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Researchers have been hot on the trail of the elusive Denisovans, a type of ancient human known only by their DNA and...
Thousands of scientists in the Russian Academy of Sciences (RAS) are about to lose their jobs as a result of the...
Dyslexia, a learning disability that hinders reading, hasn't been associated with deficits in vision, hearing, or...
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Researchers have sequenced and analyzed the first two snake genomes, which represent two evolutionary extremes. The...
Snake venoms are remarkably complex mixtures that can stun or kill prey within minutes. But more and more researchers...
At age 30, Dutch biologist Freek Vonk has built up a respectable career as a snake scientist. But in his home country,...
Since arriving on the island of Guam in the 1940s, the brown tree snake ( Boiga irregularis ) has extirpated native...
- 5 December 2013 11:26 am , Vol. 342 , #6163
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House Republicans Prefer Slices to Whole Pie on Immigration Reform
16 January 2013 10:40 am
As President Barack Obama prepares to put forward a plan for comprehensive immigration reform, the idea of a single bill remains a nonstarter for Republicans in the House of Representatives. That opposition reduces the chances that the new Congress will pass stand-alone legislation allowing more highly trained immigrants to remain after earning graduate science, technology, engineering, and mathematics (STEM) degrees from U.S. universities.
Speaking yesterday at a forum sponsored by Politico, two leading Republicans who support easing restrictions on foreign STEM graduates reiterated their preference for piecemeal reforms. "I don't think it should be a comprehensive bill because if you do that, every member will find something in it they don't like … and it will be almost impossible to pass in the House," asserted Representative Raul Labrador (R-ID), who appeared on a panel along with representatives Jason Chaffetz (R-UT) and Zoe Lofgren (D-CA). He added, "I think we should have a comprehensive approach, offering four or five or six bills that we can debate separately but vote on at the same time."
In 2011, Labrador introduced such a bill aimed at retaining STEM graduates. It was never voted on, but it served as a template for legislation championed by Representative Lamar Smith (R-TX), then chair of the House Judiciary Committee. Smith's bill, with a provision to end a lottery that allowed unskilled workers to earn permanent residency, passed the House on 30 November largely along party lines. But ending the diversity lottery made it anathema to the White House and many Democrats, and it died in the Senate.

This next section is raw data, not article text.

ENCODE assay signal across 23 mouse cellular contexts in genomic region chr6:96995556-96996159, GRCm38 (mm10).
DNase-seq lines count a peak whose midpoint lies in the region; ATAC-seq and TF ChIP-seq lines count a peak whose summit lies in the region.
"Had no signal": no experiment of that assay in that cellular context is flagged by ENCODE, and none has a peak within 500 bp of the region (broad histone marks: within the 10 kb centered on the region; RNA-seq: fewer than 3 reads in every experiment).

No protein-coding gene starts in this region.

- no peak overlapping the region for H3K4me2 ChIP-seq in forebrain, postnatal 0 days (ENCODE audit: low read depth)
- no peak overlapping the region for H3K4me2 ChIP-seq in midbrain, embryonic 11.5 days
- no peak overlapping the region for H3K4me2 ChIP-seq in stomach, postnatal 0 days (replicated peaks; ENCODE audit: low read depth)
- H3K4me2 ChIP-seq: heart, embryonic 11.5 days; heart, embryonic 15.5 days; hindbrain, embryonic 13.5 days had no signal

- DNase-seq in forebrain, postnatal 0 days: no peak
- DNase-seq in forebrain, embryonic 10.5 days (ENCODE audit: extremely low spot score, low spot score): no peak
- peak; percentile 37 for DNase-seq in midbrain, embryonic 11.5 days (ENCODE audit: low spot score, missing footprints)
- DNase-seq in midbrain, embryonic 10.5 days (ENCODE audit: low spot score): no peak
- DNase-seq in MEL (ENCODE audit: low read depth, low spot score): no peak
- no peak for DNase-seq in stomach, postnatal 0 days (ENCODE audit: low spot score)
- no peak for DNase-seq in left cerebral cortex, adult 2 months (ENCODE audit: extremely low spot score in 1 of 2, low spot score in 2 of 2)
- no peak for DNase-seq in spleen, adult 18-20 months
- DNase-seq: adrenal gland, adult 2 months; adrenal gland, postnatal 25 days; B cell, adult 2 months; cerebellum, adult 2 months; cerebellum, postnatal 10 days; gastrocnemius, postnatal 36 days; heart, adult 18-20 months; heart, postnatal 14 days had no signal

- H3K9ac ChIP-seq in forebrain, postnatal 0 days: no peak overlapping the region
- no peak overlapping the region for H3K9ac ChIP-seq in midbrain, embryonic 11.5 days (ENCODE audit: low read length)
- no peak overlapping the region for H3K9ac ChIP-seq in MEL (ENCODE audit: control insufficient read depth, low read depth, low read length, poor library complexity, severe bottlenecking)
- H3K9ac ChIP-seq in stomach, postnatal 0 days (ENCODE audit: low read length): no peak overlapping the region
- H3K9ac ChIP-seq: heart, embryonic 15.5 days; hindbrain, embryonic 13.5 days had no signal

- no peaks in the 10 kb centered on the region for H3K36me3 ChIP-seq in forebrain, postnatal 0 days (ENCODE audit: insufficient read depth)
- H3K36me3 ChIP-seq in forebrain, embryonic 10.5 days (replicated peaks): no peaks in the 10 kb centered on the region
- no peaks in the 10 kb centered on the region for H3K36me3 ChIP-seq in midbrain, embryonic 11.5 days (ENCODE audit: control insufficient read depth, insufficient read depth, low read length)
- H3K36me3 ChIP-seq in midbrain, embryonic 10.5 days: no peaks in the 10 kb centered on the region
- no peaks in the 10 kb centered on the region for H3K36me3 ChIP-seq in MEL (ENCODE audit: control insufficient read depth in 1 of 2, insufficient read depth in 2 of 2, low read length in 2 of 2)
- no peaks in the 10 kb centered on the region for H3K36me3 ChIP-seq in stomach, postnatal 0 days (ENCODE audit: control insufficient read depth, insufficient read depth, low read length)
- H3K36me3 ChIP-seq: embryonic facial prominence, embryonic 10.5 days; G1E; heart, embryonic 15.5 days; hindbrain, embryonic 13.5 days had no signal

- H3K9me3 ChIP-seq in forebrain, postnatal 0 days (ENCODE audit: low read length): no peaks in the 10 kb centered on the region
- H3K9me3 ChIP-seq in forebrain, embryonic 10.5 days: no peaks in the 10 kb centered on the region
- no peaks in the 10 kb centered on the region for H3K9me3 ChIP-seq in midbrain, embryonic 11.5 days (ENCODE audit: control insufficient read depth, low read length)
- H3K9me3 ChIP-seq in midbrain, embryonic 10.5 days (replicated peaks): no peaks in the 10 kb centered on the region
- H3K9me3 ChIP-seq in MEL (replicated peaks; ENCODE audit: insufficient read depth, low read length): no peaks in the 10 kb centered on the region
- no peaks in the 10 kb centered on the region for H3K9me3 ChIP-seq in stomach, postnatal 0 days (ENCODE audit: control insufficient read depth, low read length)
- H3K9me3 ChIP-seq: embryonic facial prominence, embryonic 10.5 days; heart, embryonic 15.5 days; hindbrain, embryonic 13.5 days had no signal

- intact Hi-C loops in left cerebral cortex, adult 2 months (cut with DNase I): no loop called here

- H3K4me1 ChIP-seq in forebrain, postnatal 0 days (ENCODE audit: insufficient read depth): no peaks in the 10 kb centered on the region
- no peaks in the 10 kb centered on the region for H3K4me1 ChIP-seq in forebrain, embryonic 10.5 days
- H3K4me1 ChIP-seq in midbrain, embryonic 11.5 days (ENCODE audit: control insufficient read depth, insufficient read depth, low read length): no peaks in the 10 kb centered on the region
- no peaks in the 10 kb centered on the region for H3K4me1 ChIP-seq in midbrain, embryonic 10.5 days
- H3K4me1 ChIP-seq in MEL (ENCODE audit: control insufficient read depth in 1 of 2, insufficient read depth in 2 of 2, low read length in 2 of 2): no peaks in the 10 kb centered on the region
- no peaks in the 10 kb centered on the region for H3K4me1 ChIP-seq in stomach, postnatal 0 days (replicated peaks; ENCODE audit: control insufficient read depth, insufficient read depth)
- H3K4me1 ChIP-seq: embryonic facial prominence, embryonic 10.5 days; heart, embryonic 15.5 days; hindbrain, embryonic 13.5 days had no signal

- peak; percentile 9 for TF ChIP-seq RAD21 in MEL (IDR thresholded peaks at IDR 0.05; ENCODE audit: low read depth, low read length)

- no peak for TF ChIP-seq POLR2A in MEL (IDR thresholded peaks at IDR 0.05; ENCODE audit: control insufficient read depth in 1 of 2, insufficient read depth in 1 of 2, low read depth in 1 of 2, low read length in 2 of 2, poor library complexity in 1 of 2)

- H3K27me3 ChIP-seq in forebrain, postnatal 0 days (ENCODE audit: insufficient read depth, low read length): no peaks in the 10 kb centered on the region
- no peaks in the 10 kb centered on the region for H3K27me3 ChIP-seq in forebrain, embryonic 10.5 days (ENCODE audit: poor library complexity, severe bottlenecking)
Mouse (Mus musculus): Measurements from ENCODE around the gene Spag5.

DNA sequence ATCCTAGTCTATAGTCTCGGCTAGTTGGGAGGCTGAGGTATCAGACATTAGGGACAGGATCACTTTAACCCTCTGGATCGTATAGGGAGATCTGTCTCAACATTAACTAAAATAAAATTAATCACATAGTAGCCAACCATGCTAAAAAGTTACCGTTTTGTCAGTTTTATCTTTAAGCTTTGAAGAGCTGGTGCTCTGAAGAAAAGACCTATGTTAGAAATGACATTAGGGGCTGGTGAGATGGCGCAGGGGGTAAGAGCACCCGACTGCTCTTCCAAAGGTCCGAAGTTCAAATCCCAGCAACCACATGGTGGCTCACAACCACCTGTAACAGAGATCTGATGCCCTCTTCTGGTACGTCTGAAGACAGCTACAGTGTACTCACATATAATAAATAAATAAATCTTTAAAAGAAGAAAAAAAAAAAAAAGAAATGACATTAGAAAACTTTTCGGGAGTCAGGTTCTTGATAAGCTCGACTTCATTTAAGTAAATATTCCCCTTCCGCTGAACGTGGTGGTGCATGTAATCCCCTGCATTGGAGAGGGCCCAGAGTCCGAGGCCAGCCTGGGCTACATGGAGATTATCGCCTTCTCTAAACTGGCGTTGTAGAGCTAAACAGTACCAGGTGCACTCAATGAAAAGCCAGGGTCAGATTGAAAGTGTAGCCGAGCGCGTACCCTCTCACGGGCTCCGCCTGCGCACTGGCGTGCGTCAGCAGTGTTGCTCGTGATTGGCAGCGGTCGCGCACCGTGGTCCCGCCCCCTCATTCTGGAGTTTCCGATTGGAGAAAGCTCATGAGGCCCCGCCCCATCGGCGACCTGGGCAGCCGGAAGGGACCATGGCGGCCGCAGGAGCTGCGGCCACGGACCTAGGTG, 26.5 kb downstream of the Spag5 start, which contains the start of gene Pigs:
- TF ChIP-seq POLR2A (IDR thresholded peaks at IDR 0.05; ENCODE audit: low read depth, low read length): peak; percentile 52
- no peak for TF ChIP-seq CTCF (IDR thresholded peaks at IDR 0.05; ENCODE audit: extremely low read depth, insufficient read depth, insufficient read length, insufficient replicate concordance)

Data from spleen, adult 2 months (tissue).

Chaffetz won bipartisan support in the House more than a year ago for a more limited bill that would shorten the wait for visas for immigrants from countries with the highest number of applications. It passed overwhelmingly but met a similar fate in the Senate.
Labrador and Chaffetz yesterday accused the president of preferring a "political" victory—won by blaming congressional Republicans for inaction—over a "policy" victory achieved by negotiating a compromise bill acceptable to both sides. "You can't have it both ways," said Labrador.
Lofgren, in turn, blames House Speaker John Boehner (R-OH) for the lack of an agreement on comprehensive reform, saying that he has refused to engage in serious negotiations. "It's a decision that the speaker has to make," she said at the Politico event, held at a hotel in downtown Washington, D.C. "If he says let's do it, I'm sure we can work out the details."
But Lofgren, whose district is home to many of the high-tech companies clamoring for high-skill immigration reform, saved her sharpest barbs for Smith, who derailed legislation she introduced that was similar to Labrador's bill. "I have to say that I have tried in vain to work with Chairman Smith," she said. "I think there are a lot of ways to deal with the diversity issue. But there was not a willingness to do that."
Smith, now chair of the House science committee, didn't attend the event. But he released a statement about his bill in response to a query from ScienceInsider.
"The STEM Jobs Act easily passed the House with strong support," Smith noted. "Throughout the process, we worked with members from across the aisle to make changes, including adding a provision that allowed spouses and minor children of legal permanent residents to come to the U.S. after waiting one year for their green cards. The bill would have been enacted if it had not been for the partisanship of the President, who discouraged Democrats from supporting the legislation in order to save the issue for comprehensive reform."
Labrador offered a slightly different analysis of why the legislation failed. In fact, he predicted that his House colleagues in the new Congress would support a bill that retains the diversity lottery if the Senate decides to remove that provision.
"It's an option for me," Labrador explained. "But you have to realize that this is Lamar Smith's bill. For it to pass in the House, you needed to have certain components in it [like] the diversity clause. But I can tell you that, if it goes to the Senate, and they take it out, I know that we will have enough votes in the House to pass it."